Petersburg’s borough assembly approved public health mandates on face coverings and testing Monday night in measures aimed at slowing the spread of the coronavirus.
The face covering order went into effect at 8 a.m. on Tuesday, November 17 and applies throughout the borough. It requires mask wearing inside any building open to the public or in a work setting with others. It also allows a number of exemptions from the requirement.
Many members of the public spoke strongly against the mandate.
“The council tried a mask mandate in Petersburg already,” said local resident Tausha Sperl. “The negative impact that had on the community was too great. That will still be true tomorrow. I will not be told how to parent from someone who doesn’t know my children or love them as immensely as I do. The borough and the assembly should not have that power. I will not allow the city to step between me and my children. I will continue to go with my gut feeling.”
Face coverings have been recommended by local medical center staff and the borough’s emergency operations center.
“You know I keep hearing from people who want to keep businesses open,” said assembly member Jeff Meucci, who brought the mandate up for a vote at Monday’s meeting. “They want to continue to see this town kind of get back to where we were before this and the only way that’s going to happen is for us to just do a simple selfless act for the whole community and wear a mask when you’re in a public building and you can’t social distance.”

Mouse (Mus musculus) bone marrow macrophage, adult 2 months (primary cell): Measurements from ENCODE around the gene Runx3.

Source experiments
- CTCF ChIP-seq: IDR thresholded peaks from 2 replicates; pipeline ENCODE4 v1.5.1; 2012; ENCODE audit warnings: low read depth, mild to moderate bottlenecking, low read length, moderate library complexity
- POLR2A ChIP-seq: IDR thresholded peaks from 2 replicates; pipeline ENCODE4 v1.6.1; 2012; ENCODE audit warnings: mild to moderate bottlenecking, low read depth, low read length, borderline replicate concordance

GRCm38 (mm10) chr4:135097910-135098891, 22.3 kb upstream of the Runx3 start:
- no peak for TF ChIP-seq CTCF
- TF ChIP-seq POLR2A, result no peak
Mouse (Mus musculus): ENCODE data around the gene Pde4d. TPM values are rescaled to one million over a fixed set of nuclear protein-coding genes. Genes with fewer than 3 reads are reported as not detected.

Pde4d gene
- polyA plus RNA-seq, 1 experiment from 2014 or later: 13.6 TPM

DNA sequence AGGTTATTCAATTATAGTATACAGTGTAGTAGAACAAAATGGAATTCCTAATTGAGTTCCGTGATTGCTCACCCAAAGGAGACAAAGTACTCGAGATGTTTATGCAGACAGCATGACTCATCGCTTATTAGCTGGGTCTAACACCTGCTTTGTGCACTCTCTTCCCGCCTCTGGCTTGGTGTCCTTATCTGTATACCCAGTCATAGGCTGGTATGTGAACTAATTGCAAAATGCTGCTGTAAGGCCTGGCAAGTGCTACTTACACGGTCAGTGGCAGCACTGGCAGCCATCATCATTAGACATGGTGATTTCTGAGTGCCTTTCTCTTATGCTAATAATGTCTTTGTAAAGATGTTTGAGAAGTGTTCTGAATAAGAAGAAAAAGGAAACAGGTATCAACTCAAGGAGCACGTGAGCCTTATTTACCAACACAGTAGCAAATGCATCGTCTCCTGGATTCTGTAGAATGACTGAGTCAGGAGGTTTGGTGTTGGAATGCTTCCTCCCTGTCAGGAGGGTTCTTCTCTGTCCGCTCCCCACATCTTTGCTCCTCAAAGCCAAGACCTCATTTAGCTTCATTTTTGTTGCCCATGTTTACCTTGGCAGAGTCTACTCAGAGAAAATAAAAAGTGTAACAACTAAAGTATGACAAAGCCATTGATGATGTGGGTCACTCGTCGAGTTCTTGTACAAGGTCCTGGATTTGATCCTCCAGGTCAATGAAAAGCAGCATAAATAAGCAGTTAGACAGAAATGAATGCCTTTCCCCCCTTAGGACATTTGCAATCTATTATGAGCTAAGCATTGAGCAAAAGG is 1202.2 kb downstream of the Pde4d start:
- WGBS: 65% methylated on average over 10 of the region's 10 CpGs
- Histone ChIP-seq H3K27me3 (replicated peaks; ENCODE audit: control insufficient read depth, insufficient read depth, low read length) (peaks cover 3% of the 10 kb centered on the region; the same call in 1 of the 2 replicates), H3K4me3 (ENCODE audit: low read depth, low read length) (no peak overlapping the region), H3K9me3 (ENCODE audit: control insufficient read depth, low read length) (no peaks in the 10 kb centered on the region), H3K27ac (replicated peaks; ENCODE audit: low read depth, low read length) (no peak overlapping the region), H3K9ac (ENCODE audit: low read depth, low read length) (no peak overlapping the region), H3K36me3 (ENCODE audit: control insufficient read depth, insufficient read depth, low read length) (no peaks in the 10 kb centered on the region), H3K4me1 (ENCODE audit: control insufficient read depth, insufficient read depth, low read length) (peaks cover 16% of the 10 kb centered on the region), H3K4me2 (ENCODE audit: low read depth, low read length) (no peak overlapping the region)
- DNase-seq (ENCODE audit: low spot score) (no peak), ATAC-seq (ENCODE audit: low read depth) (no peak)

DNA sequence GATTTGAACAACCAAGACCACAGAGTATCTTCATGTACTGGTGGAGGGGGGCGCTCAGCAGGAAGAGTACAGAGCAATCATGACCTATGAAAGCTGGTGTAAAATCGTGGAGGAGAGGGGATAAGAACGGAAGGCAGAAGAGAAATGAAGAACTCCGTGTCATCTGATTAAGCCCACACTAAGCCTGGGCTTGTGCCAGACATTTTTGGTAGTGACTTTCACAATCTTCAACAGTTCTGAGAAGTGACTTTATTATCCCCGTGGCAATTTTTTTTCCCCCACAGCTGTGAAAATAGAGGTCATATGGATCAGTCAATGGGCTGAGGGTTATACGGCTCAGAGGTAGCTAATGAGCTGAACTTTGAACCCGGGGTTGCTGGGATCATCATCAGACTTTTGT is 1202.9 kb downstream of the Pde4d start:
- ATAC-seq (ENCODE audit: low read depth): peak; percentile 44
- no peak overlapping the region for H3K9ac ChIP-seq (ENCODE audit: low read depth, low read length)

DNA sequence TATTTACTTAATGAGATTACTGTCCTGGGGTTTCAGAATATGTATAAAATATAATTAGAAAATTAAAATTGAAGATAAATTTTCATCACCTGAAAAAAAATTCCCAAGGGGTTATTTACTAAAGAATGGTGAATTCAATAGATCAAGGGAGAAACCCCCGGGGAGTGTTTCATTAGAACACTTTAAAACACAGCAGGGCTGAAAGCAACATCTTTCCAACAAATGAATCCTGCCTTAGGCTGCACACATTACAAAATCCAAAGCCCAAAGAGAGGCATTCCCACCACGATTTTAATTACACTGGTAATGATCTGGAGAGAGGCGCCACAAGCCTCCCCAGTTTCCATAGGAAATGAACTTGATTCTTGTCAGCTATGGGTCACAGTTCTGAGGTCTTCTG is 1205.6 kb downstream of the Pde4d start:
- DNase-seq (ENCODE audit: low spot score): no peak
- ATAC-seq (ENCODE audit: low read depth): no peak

The assembly agreed to remove language requiring face coverings in outdoor settings when social distancing isn’t possible. But they added back language to require masks for large outdoor public gatherings. They also agreed to exempt children up to three years old, instead of two years. And they added language to make an allowance for a wider array of medical conditions exempt from mask wearing.
But other assembly members were opposed to the mandate even with those changes.
“I don’t want to mandate something that I think is going to stir up the public and I think that is what this is going to do,” said mayor Mark Jensen.
He was a no vote, along with assembly members Taylor Norheim and Bob Lynn but it passed with those changes on a 4-3 vote. The borough can fine people for violating the order however Petersburg’s police chief explained officers would aim to educate violators instead of fining them. Petersburg had a mask mandate in the spring that relied on voluntary compliance.
The assembly also passed an order requiring COVID-19 testing or a negative test result for people arriving in Petersburg from other parts of Alaska. That applies to both plane and ferry passengers and takes effect immediately.